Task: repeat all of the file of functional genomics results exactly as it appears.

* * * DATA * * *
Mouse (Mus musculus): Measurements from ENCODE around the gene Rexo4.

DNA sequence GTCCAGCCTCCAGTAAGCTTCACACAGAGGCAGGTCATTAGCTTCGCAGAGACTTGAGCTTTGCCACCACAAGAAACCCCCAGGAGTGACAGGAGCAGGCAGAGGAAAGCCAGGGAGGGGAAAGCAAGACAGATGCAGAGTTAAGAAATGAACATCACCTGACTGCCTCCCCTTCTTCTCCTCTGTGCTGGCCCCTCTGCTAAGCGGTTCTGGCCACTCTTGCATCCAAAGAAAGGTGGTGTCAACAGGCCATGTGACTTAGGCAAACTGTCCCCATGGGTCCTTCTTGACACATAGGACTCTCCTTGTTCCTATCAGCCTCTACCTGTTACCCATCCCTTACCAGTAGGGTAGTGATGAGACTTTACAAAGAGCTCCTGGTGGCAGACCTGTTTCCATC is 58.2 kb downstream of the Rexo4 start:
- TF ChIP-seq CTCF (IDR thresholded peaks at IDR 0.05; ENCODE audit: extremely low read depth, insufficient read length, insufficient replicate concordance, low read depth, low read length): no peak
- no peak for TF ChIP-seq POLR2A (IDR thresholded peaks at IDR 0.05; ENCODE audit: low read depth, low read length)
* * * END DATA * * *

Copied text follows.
Mouse (Mus musculus): Measurements from ENCODE around the gene Rexo4.

DNA sequence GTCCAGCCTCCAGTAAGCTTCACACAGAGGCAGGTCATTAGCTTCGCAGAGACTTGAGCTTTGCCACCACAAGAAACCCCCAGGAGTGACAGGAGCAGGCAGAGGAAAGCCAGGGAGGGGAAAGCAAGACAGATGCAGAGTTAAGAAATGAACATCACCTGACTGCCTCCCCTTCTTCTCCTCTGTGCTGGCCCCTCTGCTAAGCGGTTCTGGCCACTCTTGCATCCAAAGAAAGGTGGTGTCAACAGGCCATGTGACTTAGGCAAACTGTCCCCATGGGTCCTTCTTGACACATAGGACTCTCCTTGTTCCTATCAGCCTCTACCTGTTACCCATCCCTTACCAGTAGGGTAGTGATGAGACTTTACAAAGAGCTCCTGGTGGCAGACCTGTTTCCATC is 58.2 kb downstream of the Rexo4 start:
- TF ChIP-seq CTCF (IDR thresholded peaks at IDR 0.05; ENCODE audit: extremely low read depth, insufficient read length, insufficient replicate concordance, low read depth, low read length): no peak
- no peak for TF ChIP-seq POLR2A (IDR thresholded peaks at IDR 0.05; ENCODE audit: low read depth, low read length)